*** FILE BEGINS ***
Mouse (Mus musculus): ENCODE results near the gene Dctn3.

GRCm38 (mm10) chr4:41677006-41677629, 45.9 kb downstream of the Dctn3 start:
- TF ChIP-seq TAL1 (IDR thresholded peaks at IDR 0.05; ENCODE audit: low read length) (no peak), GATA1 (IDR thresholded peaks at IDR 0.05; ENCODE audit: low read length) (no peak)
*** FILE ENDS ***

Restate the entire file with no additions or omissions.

Mouse (Mus musculus): ENCODE results near the gene Dctn3.

GRCm38 (mm10) chr4:41677006-41677629, 45.9 kb downstream of the Dctn3 start:
- TF ChIP-seq TAL1 (IDR thresholded peaks at IDR 0.05; ENCODE audit: low read length) (no peak), GATA1 (IDR thresholded peaks at IDR 0.05; ENCODE audit: low read length) (no peak)